In his two highly readable books “The Contemplative Writer: loving God through Christian spirituality, meditation, daily prayer and writing” and “Eat, Write, Grow: Cultivating prayer and writing together” writer Ed Cyzewski offers loads of advice, is very pastoral and encouraging, and delves into intersections of life that many Christians will find familiar.
I recently heard a podcast about how “bookish” Christians can be, and these two books might exemplify this truth in a beautiful way. I’ve known as many people who wish to journal daily or write a book or series of poems as I have who wish to pray daily. Perhaps you are among them.
In The Contemplative Writer he says that while he has written about spiritual practices before he, “wanted to offer a life preserver of sorts to writers of faith who perhaps feel like they are drowning in the shifting currents of life and have no hope of integrating meaningful contemplative practices in their days.” I couldn’t help but think that this would be useful to me as a pastor who “produces” a lot of “content” each week.
One early encouragement in the book is an argument against thinking one is wasting one’s time (or as a pastor the time so generously given by the trust of congregants) by sitting quietly and waiting. Ed writes, “contemplative prayer is about ‘resting in God,’ recognizing that such rest is a ‘gift from a loving God.’ Striving to make this happen won’t help you. Bearing guilt or shame about prayer won’t help either.” So start now and don’t feel bad about previous starts that fell to the wayside. Start now and don’t worry that you look foolish or that you are wasting your time. Start now, to embrace a gift from God himself.
This book admits the writer found prayer tough, felt silly, and feared failure. It also speaks to the grace we ought to give ourselves whenever we try to attempt something good or grand. It’s the voice of grace that made this book so helpful and encouraging. He points out things like it takes time to stop feeling silly and, “you’ll primarily see small, gradual spiritual gains over years, not in minutes or hours.” So don’t feel bad if you don’t “hear God’s voice” or speak in tongues. Learning to accept what God has for you is part of the journey.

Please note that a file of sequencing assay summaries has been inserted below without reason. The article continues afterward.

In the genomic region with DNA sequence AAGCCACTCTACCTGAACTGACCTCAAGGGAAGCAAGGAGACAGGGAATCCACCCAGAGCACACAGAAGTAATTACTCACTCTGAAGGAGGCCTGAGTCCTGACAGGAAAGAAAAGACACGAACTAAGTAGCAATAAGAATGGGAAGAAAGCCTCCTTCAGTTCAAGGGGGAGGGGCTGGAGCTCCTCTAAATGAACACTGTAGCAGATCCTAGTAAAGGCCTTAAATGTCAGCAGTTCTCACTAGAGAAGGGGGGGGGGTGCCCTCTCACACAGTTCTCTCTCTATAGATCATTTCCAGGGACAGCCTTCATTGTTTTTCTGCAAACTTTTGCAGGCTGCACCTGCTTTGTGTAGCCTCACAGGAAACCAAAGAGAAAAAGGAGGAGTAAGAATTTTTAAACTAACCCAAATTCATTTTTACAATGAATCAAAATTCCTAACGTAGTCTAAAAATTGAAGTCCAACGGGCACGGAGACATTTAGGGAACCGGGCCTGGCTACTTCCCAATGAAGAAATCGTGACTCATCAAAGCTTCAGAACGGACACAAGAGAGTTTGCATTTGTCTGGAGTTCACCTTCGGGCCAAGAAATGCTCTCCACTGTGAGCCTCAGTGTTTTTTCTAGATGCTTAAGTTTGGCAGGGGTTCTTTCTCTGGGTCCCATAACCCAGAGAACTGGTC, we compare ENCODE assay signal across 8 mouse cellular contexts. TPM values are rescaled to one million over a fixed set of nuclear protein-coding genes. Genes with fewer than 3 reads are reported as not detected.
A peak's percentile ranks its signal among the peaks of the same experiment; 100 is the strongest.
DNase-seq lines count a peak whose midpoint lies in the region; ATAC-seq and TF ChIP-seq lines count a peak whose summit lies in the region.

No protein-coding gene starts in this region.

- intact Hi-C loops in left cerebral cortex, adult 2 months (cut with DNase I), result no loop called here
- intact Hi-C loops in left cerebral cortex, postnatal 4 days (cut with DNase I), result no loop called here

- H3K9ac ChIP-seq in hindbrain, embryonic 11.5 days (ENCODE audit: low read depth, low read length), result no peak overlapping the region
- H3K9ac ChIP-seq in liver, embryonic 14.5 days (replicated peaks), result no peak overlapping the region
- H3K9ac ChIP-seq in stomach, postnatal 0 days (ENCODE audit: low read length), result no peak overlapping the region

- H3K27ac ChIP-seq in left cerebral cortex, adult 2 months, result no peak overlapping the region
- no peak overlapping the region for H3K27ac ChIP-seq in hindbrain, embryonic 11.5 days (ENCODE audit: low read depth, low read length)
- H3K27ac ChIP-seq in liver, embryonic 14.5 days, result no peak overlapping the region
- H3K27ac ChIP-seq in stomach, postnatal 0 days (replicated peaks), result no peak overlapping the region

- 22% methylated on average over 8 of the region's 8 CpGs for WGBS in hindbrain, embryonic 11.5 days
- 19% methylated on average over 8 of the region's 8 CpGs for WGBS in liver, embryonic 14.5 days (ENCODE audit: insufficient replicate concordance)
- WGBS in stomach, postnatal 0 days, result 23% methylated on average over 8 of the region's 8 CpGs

Helpfully Cyzewski writes about the role of mentors. Many people are scared of mentors, we hate to admit we don’t know everything and might need a little guidance. Yet, “spiritual disciplines aren’t ideal as a DIY project. You need help from people who have gone before you on this road.” In other words, it is wonderful to seek out help, it isn’t a sign of weakness but a sign of eagerness and it suggests that one just may succeed in one’s goals.
The key to prayer, as in writing, has a lot to do with habit, which may be the best measurement of success we can find when it comes to such exercises. “If you develop a habit for a particular practice, you start to remove the need to make a decision about that activity. A habit more or less happens on its own without necessarily making a decision to take action.” We can all get there, in writing daily (a page, 1000 words, whatever the goal) and praying daily (1 minute, 1 psalm, one set of relatives, again whatever the goal). It can be difficult to measure success in these things because often the mere practice of them is the success.